How to know when an Insurance Supplement to Medicare is Appropriate
First off, anytime the term insurance supplement to Medicare is used what is being referred to is a Medigap policy. Medigap policies provide additional coverage towards health care costs that traditional Medicare does not cover. For example, basic Medicare covers hospital stays but the patient is responsible for the first $1,156 up to a sixty day stay. That fee effectively amounts to a deductible per hospital stay. For days 61-90 of hospitalization the patient pays $289 and for days 91-150 the patient pays $578. A long-term hospitalization can become expensive. Likewise, if a person must be placed in a skilled nursing facility under Medicare’s approval, there patient is not charged for the first twenty days. Afterwards, the patient will be responsible for the first $144.50 per day from days 21-100.
What an insurance supplement to Medicare or Medigap policy can do is to offset some or most of those costs. That can make the difference between financial hardships at a time when a person is their most vulnerable. However, purchasing a Medigap policy is not a foregone conclusion. The additional premium payments for Medigap policies are expensive especially for those people who are on fixed incomes. Thus, the question becomes how do I know when an insurance supplement to Medicare is right for me? The answer is not easy. Obviously, if a person were allowed to purchase a supplement only when they needed it the answer would be obvious. However, insurance companies will subject an applicant to underwriting before a policy is issued them to deny coverage for pre-existing conditions. Thus, a person should purchase their Medicare supplement when acceptance is guaranteed and that is during the six month open enrollment period when a person turns 65 and has applied for Medicare coverage.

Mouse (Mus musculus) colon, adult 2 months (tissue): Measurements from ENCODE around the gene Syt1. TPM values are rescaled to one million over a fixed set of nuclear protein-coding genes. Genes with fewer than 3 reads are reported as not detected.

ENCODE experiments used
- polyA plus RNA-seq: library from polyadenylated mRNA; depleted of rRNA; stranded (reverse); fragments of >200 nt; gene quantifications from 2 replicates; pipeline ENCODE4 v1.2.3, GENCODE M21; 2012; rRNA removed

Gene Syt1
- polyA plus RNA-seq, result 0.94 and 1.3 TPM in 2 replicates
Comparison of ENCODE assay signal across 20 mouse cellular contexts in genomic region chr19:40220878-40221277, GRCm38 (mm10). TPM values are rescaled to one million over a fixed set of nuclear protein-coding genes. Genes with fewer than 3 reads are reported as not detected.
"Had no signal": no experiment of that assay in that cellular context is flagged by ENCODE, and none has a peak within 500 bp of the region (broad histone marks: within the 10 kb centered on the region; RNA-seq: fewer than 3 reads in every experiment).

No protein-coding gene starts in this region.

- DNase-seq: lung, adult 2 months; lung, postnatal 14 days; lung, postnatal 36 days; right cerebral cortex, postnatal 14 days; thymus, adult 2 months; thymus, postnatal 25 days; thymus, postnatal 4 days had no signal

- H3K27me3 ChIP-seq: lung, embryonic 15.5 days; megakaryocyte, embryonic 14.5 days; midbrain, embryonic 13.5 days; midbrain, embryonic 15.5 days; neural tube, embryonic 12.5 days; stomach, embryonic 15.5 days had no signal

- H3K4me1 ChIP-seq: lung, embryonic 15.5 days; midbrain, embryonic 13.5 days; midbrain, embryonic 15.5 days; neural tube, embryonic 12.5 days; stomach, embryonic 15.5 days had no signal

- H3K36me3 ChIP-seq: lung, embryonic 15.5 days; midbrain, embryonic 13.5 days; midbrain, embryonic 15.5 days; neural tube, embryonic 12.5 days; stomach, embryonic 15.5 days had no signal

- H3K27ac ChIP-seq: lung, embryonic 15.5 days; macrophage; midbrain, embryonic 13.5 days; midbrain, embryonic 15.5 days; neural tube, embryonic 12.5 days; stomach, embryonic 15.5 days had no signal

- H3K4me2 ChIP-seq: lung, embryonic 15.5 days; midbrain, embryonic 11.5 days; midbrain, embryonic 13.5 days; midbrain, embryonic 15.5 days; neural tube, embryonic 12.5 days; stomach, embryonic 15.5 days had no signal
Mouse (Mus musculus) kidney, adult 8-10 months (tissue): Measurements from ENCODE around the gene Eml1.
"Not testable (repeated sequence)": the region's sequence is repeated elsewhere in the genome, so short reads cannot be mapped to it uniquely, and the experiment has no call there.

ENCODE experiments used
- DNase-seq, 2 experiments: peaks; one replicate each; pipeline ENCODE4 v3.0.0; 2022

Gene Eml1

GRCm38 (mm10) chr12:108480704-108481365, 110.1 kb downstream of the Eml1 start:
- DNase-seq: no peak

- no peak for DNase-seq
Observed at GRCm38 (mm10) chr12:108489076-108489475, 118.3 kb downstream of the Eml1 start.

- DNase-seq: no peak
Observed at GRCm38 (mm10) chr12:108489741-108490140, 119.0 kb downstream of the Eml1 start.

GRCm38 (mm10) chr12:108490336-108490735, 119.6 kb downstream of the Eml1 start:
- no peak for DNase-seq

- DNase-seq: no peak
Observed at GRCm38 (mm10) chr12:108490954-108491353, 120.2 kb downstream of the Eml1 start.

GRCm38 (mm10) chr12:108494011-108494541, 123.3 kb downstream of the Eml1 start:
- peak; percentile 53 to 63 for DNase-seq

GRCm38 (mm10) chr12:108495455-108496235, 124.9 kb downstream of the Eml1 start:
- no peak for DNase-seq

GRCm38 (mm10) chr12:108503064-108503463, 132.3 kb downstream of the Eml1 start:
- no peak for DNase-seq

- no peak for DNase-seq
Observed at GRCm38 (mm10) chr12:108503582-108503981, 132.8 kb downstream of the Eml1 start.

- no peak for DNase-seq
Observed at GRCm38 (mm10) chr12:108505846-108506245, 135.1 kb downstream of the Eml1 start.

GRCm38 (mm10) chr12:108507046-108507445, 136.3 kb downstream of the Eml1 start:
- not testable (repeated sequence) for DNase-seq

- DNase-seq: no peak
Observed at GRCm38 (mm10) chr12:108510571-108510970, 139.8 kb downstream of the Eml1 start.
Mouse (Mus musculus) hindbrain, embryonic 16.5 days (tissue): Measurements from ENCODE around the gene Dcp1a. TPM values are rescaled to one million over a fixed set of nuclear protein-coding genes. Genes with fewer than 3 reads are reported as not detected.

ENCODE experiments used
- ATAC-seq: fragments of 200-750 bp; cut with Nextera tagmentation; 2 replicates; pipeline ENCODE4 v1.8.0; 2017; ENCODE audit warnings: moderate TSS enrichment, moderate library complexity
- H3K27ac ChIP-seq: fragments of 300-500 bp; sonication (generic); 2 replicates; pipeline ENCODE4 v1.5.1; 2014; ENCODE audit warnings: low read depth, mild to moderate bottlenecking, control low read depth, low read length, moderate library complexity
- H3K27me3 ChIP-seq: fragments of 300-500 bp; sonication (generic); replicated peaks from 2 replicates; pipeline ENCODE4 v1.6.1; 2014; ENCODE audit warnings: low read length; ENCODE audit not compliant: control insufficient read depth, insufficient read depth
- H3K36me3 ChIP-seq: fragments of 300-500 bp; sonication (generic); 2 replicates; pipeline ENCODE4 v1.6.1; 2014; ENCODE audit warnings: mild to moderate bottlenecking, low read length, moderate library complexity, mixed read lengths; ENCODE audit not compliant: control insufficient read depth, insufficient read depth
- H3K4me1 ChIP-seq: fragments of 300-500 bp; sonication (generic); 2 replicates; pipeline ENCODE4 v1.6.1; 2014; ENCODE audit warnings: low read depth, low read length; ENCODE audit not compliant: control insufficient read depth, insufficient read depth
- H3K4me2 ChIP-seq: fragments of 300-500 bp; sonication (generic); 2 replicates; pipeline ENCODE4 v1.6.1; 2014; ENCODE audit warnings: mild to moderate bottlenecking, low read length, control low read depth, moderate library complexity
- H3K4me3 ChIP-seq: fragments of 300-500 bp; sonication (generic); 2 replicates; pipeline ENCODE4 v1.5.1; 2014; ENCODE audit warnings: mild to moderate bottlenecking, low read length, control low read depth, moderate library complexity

A person must have a good understanding of their overall health and financial well-being in order to make the judgment call of whether the policy makes sense for them. The answer to that question will ultimately be one of balancing health concerns vs. estate planning and should be prepared for long before age 65 rolls around. Supplements can be purchased after the fact but acceptance is not guaranteed. See medicare.gov for more information on Medigap policies, premiums, and explanations of benefits.